In a first practical implementation using a packet-based application server, the server could implement that step by bridging-in information related to a message into an active telephony session between two parties, in effect forming a type of 3-way call. The party in the active telephony session who the message is not intended for can be muted before delivering the information related to the message to the intended recipient (the subscriber). In another example, it may be desirable that none of the parties are muted so that information related to the message is injected into the active telephony session to be heard (or seen in case of video information) by all parties in the active telephony session (sort of like a broadcast interrupt message). Optionally, the server could implement functionality for allowing for the subscriber to decide if he/she would like to listen to take the message. For example, the system could bridge into an active telephony session and inform the subscriber using a message of the type “Urgent Message from John Smith; press 1 to listen”. If the subscriber decides to listen to the message, at that point they themselves could inform the other party (or parties) engaged in the active telephony session that they are going to take a message and will be temporarily leaving the active telephony session. After listening to the message, the subscriber can return to the active telephony session. Using the same scenario, the server could enable a special one-way tone to be played during an active telephony session indicating to the recipient that they have a message waiting to be heard. The recipient could then decide if he/she would like to listen to the message at that time.

In a second practical implementation using a packet-based application server, when the subscriber for who the message is intended is on an active telephony session with one or more other parties, the server could disconnect the subscriber from the active telephony session. The server may then deliver the information related to the message to the subscriber. After the information is delivered, the server may then reconnect the subscriber to the active telephony session with the one or more other parties involved in the active telephony session. In such an example, the other party is effectively placed “on-hold” or, in the case of multi-party calls (example a conference call involving the subscriber and two or more other parties), a telephony session may be maintained between the other parties while the subscriber is disconnect to deliver the information related to the message. Optionally, the server may send a notification to the one or more other parties involved in the active telephony session to warn them of the subscriber's temporary absence in order to take the message. Such a notification may be in a form such as “Please note that John is taking an urgent message”).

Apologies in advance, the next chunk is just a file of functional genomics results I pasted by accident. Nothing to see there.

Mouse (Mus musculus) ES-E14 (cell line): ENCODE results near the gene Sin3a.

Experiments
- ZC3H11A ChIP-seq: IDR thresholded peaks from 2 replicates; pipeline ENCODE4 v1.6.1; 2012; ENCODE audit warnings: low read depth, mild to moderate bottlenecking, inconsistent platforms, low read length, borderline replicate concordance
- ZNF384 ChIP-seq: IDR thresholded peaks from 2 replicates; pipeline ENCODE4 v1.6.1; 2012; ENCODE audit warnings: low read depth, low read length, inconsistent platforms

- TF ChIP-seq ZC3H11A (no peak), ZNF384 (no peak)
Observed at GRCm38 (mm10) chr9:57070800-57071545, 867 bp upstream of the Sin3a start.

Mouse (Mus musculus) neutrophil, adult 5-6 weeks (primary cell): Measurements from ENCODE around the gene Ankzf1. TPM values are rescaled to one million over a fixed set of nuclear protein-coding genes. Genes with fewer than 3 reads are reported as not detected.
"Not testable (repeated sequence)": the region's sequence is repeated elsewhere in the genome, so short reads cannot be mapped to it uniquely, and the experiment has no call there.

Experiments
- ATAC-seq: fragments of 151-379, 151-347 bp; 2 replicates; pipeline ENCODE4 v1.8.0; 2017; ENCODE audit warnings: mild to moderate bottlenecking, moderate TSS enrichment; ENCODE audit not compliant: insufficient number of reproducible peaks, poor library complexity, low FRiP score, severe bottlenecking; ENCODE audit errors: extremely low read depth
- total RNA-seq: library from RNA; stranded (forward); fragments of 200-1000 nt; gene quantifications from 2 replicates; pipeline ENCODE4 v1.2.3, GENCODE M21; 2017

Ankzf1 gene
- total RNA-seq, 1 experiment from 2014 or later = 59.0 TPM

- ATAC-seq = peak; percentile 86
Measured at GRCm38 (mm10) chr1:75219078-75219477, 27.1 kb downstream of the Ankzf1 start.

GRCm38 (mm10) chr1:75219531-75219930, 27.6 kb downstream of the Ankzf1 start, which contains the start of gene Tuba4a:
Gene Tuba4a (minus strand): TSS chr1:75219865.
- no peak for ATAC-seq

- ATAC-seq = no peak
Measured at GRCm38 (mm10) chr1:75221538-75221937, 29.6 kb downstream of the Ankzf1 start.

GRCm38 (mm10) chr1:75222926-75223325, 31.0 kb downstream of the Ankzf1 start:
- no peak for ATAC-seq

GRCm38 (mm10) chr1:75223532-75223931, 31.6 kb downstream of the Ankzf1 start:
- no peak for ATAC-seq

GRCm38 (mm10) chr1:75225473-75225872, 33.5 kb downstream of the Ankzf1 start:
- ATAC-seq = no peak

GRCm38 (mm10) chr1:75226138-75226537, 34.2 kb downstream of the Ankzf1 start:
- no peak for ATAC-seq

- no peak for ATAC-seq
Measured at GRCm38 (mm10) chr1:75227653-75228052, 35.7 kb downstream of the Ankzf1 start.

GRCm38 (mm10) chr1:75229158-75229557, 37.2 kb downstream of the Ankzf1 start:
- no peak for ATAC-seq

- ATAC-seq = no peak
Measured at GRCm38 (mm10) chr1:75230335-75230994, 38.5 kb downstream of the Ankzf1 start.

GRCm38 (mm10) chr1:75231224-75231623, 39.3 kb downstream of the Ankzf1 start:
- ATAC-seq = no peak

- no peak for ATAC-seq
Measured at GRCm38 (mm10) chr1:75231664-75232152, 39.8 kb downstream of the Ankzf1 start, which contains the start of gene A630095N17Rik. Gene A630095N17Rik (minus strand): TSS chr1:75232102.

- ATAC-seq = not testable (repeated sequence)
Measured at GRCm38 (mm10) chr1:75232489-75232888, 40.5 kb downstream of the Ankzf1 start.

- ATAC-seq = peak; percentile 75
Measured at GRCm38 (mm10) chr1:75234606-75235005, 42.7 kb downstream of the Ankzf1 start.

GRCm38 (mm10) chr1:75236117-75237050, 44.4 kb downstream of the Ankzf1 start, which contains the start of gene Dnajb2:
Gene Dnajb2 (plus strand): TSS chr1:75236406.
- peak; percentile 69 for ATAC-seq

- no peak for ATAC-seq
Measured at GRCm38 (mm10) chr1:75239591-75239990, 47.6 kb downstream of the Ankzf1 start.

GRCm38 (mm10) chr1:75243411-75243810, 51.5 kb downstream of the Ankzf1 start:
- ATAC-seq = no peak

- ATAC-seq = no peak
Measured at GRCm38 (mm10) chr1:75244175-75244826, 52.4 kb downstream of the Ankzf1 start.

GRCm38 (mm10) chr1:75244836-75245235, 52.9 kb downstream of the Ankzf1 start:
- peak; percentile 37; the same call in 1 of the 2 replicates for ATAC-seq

It will be apparent that the above methods can easily be extended to active telephony sessions involving more than two parties (e.g. three way calls, conference calls).

In yet another possible implementation, the functionality of the message delivery system 100 (shown in FIG. 8) may be implemented in the PSTN domain. In such an implementation, the DMS switch may be configured with native or built-in functionality to enable such third party media injection in an active telephony session. Similarly, the functionality of the message delivery system 100 (shown in FIGS. 1 and 8) may be implemented a wireless equivalent module.

Although various embodiments of the present invention have been described and illustrated, it will be apparent to those skilled in the art that numerous modifications and variations can be made without departing from the scope of the invention, which is defined in the appended claims.

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Clasificaciones
Clasificación de EE.UU.379/88.11, 455/420
Clasificación internacionalH04M1/64
Clasificación cooperativaH04M3/436, H04L65/1096, H04L65/1083, H04M2203/652, H04M3/42382, H04L51/26, H04L51/14, H04L12/66
Eventos legales
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21 Jun 2010ASAssignment
Owner name: BCE INC., CANADA
Free format text: ASSIGNMENT OF ASSIGNORS INTEREST;ASSIGNORS:ARSENAULT, JONATHAN ALLAN;NGUYEN, LUAN CAO TUONG;SIGNINGDATES FROM 20080213 TO 20080220;REEL/FRAME:024566/0324
23 Ene 2014ASAssignment
Owner name: BCE INC., CANADA
Free format text: CHANGE OF ADDRESS OF ASSIGNEE;ASSIGNOR:BCE INC.;REEL/FRAME:032136/0647
Effective date: 20140123